12/9/07 Update on Lawrence v. Texas
See linked page - motion using Lawrence was dismissed by judge and 2 other losses using Lawrence case.

Finally the case is being used!
I had e-mailed her attorney suggesting this and was thrilled to see that she is using this constitutional defense! She is using just as I have suggested in my discussion of the case at sexwork.com. I doubt if my suggestion was why its being used and I never received a response but it is being used!


If successful this could decriminalize private consenting adult prostitution in the U.S.  But it could be appealed up to the Supreme Court again where we now have Bush appointed judges who could go back to morality being a basis for law and we have no privacy rights as the Courts have held before.  But at least its getting a shot.

Highlights of motion to dismiss based prostitution laws being unconstitutional:

"Liberty protects the person from unwarranted government intrusions into a dwelling or
other private places. In our tradition the State is not omnipresent in the home. And there are
other spheres of our lives and existence, outside the home, where the States should not be a
dominant presence." And so begins the seminal decision in Lawrence v. Texas, 539 U.S. 558,
562 (2003), in which the United States Supreme Court struck down the limited recognition of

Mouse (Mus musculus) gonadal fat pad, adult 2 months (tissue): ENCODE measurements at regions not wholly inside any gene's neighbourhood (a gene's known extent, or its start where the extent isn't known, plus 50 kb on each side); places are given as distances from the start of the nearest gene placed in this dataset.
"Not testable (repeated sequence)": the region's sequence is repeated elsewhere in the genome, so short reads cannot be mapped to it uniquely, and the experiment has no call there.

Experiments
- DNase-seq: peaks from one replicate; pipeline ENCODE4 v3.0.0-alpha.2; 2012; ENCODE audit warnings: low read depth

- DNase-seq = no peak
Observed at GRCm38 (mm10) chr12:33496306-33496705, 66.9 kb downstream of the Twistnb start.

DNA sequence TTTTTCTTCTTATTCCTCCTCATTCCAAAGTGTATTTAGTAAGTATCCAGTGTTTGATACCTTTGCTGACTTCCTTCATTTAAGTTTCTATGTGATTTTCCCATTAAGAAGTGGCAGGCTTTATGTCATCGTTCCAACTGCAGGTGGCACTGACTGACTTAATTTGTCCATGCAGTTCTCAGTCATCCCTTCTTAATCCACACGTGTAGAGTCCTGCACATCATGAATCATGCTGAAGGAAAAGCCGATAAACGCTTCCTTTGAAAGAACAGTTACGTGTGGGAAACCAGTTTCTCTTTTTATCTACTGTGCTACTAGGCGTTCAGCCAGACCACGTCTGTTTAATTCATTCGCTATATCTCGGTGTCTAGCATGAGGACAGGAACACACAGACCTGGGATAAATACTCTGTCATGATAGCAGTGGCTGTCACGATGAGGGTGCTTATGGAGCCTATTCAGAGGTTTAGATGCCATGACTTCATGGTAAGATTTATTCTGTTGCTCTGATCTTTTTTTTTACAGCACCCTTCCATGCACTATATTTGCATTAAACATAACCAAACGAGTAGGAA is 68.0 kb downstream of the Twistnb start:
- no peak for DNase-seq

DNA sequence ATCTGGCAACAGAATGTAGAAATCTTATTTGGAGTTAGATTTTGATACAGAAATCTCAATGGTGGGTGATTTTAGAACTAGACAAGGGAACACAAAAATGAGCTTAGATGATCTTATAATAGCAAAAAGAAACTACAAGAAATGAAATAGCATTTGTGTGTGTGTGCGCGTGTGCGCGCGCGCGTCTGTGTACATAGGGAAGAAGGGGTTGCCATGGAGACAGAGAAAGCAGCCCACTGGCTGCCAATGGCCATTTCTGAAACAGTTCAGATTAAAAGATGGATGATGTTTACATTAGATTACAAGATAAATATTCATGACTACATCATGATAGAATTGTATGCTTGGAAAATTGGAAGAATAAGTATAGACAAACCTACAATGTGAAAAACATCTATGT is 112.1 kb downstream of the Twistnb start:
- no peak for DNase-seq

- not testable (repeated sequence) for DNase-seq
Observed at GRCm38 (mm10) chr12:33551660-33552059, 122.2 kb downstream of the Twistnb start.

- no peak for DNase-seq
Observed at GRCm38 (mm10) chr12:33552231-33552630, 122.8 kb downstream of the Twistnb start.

privacy interests set forth some fifteen years earlier in Bowers v. Hardwick1 and invalidated a
Texas law criminalizing sexual conduct between consenting adults of the same sex. These same
constitutional considerations call for the dismissal of the charges brought against Deborah Jeane
Palfrey in this case.

The conduct in issue in this case occurred not on the public streets of the three
jurisdictions invoked by the United States, but, rather, occurred between consenting adults in
private homes, private hotel rooms, or other private areas. The conduct between these adults,
even assuming that the escorts breached their contractual agreement with Ms. Palfrey's business
and negotiated arrangements of sexual intercourse in exchange for compensation, occurred in
private settings and, therefore, occurred beyond the scope of what the government may properly
regulate. Accord Lawrence, 539 U.S. at 564 ("The petitioners were adults at the time of the
alleged offense. Their conduct was private and consensual.").

In Lawrence, the majority opinion does note that the conduct before it did not "involve
public conduct or prostitution." Lawrence, 539 at 578. But the context of that declaration was
the distinction between private interests and public interests. Consistent with Lawrence, Ms.
Palfrey does not challenge the aspect of the prostitution laws that apply to public conduct;
however, the allegedly proscribed conduct before this Court is purely private in nature and the
fact of a commercial component between the two consenting adults involved does not erode
those same privacy and liberty interests discussed in Lawrence."

Full motion at